Annie Hughes: An Industry Pioneer
To this day, people sometimes express surprise when they find out Preconstruction Director Annie Hughes works in construction. The surprise usually gives way to the assumption that she performs an administrative role. Little do they know, this couldn’t be further from the truth.
Annie isn’t one to boast about her significant accomplishments, but - as anyone who knows her will tell you - she should be. With over 36 years of experience, Annie is a well-known industry pioneer who continues to inspire and mentor others.
Before her career had even begun, Annie was forging a path that would challenge the status quo and lead the way for other young women. Blessed with a natural ability in math and science, Annie was encouraged by her brother-in-law, Eluster Fields (a civil engineer) to consider a career in engineering. After asking herself “why not?” she went on to become the second African American female to graduate from the prestigious University of Cincinnati’s civil engineering program – a success that she considers as one of her proudest achievements. Note: if you visit the school today you will still see Annie’s graduation picture from 1982 gracing the hall.
Annie’s initial interest was in engineering but she quickly fell in love with construction after realizing that sitting in an office staring at plans all day was not for her. Her first job out of college took her through a rigorous training program that allowed her to touch every aspect of the construction process. This experience served as the basis of her well-rounded career that began in the cost department, progressed to the field and eventually led to her main specialization: preconstruction.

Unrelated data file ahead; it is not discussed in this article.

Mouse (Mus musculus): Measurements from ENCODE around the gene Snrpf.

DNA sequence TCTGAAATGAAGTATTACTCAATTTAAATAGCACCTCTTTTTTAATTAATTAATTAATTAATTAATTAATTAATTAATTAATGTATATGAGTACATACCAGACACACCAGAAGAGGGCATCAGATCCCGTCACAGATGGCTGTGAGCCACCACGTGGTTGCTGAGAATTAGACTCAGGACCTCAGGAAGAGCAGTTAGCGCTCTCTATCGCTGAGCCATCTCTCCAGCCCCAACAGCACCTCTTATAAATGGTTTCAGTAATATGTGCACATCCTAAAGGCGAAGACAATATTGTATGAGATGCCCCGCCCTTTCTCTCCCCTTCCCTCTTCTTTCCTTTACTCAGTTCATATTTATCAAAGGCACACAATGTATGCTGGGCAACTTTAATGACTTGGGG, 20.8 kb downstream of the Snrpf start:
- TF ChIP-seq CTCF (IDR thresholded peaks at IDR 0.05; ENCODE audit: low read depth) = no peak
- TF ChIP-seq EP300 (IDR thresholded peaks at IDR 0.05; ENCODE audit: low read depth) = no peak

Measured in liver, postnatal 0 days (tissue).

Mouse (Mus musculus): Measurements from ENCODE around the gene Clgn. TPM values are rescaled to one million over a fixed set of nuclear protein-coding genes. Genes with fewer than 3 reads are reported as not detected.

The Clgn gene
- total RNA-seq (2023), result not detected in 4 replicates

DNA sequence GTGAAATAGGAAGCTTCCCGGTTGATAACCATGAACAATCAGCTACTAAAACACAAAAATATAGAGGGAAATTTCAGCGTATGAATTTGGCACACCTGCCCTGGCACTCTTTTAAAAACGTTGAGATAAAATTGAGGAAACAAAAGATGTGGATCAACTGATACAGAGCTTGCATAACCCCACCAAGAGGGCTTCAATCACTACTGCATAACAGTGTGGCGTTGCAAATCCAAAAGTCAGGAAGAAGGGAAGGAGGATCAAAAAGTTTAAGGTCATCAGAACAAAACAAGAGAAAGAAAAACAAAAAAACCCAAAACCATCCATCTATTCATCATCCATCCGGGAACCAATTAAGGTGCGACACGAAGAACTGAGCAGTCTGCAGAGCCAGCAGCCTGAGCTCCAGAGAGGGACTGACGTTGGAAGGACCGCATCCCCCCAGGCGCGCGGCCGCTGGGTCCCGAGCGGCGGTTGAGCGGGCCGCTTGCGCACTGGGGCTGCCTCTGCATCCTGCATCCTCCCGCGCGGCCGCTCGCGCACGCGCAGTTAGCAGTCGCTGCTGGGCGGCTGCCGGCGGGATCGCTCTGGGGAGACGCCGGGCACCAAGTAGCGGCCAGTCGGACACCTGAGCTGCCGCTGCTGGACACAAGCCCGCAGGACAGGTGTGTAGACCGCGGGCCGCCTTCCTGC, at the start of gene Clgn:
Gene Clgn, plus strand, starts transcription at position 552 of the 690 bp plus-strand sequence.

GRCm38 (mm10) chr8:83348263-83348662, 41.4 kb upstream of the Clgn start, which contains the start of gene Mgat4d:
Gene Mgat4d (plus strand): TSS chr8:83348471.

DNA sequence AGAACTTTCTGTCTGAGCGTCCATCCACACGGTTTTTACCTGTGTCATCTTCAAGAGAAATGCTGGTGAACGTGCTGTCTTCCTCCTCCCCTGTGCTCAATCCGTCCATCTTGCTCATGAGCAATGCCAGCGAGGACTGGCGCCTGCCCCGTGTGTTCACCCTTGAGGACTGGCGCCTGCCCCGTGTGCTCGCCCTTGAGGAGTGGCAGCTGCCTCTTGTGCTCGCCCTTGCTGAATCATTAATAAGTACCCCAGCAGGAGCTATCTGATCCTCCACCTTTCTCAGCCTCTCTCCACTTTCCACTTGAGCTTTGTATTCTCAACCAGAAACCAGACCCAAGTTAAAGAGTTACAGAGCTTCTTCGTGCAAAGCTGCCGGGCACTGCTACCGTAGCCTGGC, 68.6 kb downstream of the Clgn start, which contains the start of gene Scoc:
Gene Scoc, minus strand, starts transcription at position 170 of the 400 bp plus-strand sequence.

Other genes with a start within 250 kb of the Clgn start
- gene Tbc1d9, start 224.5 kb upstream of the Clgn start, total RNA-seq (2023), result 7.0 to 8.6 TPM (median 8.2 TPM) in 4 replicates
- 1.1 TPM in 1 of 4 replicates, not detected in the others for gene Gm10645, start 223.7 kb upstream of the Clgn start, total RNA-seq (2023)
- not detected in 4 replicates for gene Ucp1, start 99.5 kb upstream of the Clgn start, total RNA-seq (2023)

Today, Annie is a trusted expert responsible for our Charlotte team’s estimating and preconstruction efforts. She is described by her teammates as a natural leader who’s never afraid to take on a challenge or speak her mind. These traits have served her well over the years, but Annie admits they have sometimes been tested, particularly in her first years after college: “starting out in a male-dominated industry, nobody was ever mean to me, but there was a sense that they were questioning why I was there.”
For Annie, the answer was obvious, she was there to learn and build iconic work, just like everybody else. Annie stayed true to pursuing these goals by seeking lessons to be learned from everyone she worked with. Ultimately, her willingness to learn and ask questions allowed her to build solid connections with her teammates and an enviable bank of knowledge that she in turn, continues to share with her teammates today.
Annie now commands significant industry respect, but she is conscious that for many women, the construction industry can still be a challenging environment. From her own experience, she’s seen that forging a strong support network is key, so she makes herself available to other women as a guiding influence to answer questions and share advice when needed.
Annie’s readiness to help and encourage other women is also evident in her personal life. In her own family, her niece, Candance Campbell was inspired to pursue a career in engineering, just like her aunt. And, in addition to her fast-paced career and commitment to her beloved family, she finds time to support a women’s ministry and volunteer for Girl Talk, a local non-profit initiative that empowers teenage girls.
The advice Annie offers to the women and young girls in her life applies to anyone who’s game to follow their dreams and shatter assumptions: “you’ve got to be strong enough to know what you’re talking about and find people who will back you up.” But, she warns: “none of that will help if you haven’t done your homework first.”
Those who know or have worked with Annie will know that this isn’t just casual advice, it’s a lesson she took the liberty of discovering firsthand and continues to demonstrate to this day. And if you consider the heights Annie has scaled – you’ll appreciate just how valuable a lesson it is.
A woman’s decision to pursue a career in construction may still come as a surprise to some. But as more and more women follow Annie’s lead and find their voice we will reach the stage where there’s no more surprises or false assumptions. Just iconic work by brilliant builders like Annie.